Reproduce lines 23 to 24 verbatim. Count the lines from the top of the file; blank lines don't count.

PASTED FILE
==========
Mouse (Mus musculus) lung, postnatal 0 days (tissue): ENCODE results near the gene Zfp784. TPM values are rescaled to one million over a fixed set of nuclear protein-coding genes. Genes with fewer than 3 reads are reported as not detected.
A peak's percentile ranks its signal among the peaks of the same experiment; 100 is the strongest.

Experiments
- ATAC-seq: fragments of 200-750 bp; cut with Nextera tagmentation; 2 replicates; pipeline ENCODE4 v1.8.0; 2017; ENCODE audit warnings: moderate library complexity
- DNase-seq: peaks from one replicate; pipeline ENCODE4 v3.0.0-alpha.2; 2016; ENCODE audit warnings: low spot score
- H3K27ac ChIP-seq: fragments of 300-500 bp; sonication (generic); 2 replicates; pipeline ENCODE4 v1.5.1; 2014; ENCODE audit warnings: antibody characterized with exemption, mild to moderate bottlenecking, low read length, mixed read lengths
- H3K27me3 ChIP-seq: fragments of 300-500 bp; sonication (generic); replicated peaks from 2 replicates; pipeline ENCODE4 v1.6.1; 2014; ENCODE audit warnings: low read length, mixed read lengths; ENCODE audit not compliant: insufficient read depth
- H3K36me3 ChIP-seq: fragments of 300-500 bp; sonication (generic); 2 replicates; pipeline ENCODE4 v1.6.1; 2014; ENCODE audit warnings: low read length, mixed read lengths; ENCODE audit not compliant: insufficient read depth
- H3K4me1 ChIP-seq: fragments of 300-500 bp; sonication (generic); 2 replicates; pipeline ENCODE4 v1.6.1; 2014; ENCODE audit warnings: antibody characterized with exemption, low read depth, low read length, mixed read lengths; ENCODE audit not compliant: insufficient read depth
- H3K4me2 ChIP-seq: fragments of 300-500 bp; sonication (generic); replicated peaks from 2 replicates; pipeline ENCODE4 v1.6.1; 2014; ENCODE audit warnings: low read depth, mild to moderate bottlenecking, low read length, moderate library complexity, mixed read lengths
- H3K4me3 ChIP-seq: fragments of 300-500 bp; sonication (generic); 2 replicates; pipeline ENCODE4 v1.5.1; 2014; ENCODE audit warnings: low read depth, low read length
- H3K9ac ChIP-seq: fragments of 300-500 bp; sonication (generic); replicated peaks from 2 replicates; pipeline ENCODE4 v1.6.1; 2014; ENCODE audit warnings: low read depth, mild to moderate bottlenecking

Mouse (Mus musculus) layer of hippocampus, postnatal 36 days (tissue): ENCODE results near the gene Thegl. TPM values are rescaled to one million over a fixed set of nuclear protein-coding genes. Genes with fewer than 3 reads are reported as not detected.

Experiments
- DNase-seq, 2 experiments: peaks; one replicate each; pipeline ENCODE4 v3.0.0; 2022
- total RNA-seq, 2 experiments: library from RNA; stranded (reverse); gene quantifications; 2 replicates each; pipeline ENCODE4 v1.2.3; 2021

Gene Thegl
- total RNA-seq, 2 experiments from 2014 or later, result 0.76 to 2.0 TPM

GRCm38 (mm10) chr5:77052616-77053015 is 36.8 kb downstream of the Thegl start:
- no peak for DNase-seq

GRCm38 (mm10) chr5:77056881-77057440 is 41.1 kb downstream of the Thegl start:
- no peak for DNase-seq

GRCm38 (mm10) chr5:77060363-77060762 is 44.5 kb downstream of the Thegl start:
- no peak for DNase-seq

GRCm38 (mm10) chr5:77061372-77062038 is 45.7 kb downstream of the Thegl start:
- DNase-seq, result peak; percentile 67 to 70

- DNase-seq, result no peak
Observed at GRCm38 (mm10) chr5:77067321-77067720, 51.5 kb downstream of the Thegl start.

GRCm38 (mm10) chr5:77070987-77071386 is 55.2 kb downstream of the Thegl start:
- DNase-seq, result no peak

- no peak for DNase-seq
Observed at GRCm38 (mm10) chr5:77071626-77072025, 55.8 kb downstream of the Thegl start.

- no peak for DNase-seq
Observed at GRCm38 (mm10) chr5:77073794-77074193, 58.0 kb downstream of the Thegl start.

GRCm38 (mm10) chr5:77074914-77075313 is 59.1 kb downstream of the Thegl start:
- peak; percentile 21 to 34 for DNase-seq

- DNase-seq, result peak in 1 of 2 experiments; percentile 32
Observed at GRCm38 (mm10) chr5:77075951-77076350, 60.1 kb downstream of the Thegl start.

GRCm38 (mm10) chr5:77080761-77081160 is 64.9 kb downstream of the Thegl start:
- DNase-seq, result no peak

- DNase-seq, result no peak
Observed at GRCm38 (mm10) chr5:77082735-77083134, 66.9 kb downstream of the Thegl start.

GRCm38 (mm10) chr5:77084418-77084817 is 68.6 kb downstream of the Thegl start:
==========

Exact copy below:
GRCm38 (mm10) chr5:77060363-77060762 is 44.5 kb downstream of the Thegl start:
- no peak for DNase-seq